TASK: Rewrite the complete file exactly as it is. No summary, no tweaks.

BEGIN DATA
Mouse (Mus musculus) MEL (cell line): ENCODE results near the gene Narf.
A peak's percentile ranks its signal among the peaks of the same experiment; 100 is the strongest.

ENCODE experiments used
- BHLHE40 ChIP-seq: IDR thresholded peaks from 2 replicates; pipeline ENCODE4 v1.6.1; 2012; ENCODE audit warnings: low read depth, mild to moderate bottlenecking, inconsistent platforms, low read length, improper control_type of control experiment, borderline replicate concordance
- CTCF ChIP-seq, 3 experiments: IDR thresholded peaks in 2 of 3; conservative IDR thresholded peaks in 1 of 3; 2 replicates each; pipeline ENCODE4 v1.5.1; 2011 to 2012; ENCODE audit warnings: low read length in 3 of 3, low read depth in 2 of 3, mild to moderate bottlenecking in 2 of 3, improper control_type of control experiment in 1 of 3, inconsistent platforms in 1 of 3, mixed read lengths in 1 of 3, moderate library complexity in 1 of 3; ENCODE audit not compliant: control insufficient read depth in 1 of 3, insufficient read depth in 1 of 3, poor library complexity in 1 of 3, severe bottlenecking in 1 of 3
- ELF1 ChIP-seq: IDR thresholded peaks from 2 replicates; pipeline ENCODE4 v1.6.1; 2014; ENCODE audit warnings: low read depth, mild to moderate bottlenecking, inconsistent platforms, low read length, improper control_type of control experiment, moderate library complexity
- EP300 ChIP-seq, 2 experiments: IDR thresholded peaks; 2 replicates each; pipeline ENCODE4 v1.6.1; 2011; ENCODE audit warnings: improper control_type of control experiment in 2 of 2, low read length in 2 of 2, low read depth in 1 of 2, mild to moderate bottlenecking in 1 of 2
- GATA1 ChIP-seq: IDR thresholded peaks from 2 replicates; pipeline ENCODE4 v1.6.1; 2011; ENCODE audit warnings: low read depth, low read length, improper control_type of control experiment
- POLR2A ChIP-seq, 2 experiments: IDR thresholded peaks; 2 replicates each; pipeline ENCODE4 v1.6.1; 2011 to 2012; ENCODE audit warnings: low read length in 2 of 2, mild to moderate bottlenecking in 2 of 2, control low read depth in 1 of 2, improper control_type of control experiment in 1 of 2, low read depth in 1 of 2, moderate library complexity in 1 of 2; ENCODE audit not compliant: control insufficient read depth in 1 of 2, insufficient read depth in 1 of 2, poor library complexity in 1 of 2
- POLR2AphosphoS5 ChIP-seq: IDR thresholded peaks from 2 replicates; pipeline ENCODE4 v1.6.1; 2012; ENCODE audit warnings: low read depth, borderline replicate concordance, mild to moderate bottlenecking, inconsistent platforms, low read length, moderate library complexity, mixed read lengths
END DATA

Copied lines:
Mouse (Mus musculus) MEL (cell line): ENCODE results near the gene Narf.
A peak's percentile ranks its signal among the peaks of the same experiment; 100 is the strongest.

ENCODE experiments used
- BHLHE40 ChIP-seq: IDR thresholded peaks from 2 replicates; pipeline ENCODE4 v1.6.1; 2012; ENCODE audit warnings: low read depth, mild to moderate bottlenecking, inconsistent platforms, low read length, improper control_type of control experiment, borderline replicate concordance
- CTCF ChIP-seq, 3 experiments: IDR thresholded peaks in 2 of 3; conservative IDR thresholded peaks in 1 of 3; 2 replicates each; pipeline ENCODE4 v1.5.1; 2011 to 2012; ENCODE audit warnings: low read length in 3 of 3, low read depth in 2 of 3, mild to moderate bottlenecking in 2 of 3, improper control_type of control experiment in 1 of 3, inconsistent platforms in 1 of 3, mixed read lengths in 1 of 3, moderate library complexity in 1 of 3; ENCODE audit not compliant: control insufficient read depth in 1 of 3, insufficient read depth in 1 of 3, poor library complexity in 1 of 3, severe bottlenecking in 1 of 3
- ELF1 ChIP-seq: IDR thresholded peaks from 2 replicates; pipeline ENCODE4 v1.6.1; 2014; ENCODE audit warnings: low read depth, mild to moderate bottlenecking, inconsistent platforms, low read length, improper control_type of control experiment, moderate library complexity
- EP300 ChIP-seq, 2 experiments: IDR thresholded peaks; 2 replicates each; pipeline ENCODE4 v1.6.1; 2011; ENCODE audit warnings: improper control_type of control experiment in 2 of 2, low read length in 2 of 2, low read depth in 1 of 2, mild to moderate bottlenecking in 1 of 2
- GATA1 ChIP-seq: IDR thresholded peaks from 2 replicates; pipeline ENCODE4 v1.6.1; 2011; ENCODE audit warnings: low read depth, low read length, improper control_type of control experiment
- POLR2A ChIP-seq, 2 experiments: IDR thresholded peaks; 2 replicates each; pipeline ENCODE4 v1.6.1; 2011 to 2012; ENCODE audit warnings: low read length in 2 of 2, mild to moderate bottlenecking in 2 of 2, control low read depth in 1 of 2, improper control_type of control experiment in 1 of 2, low read depth in 1 of 2, moderate library complexity in 1 of 2; ENCODE audit not compliant: control insufficient read depth in 1 of 2, insufficient read depth in 1 of 2, poor library complexity in 1 of 2
- POLR2AphosphoS5 ChIP-seq: IDR thresholded peaks from 2 replicates; pipeline ENCODE4 v1.6.1; 2012; ENCODE audit warnings: low read depth, borderline replicate concordance, mild to moderate bottlenecking, inconsistent platforms, low read length, moderate library complexity, mixed read lengths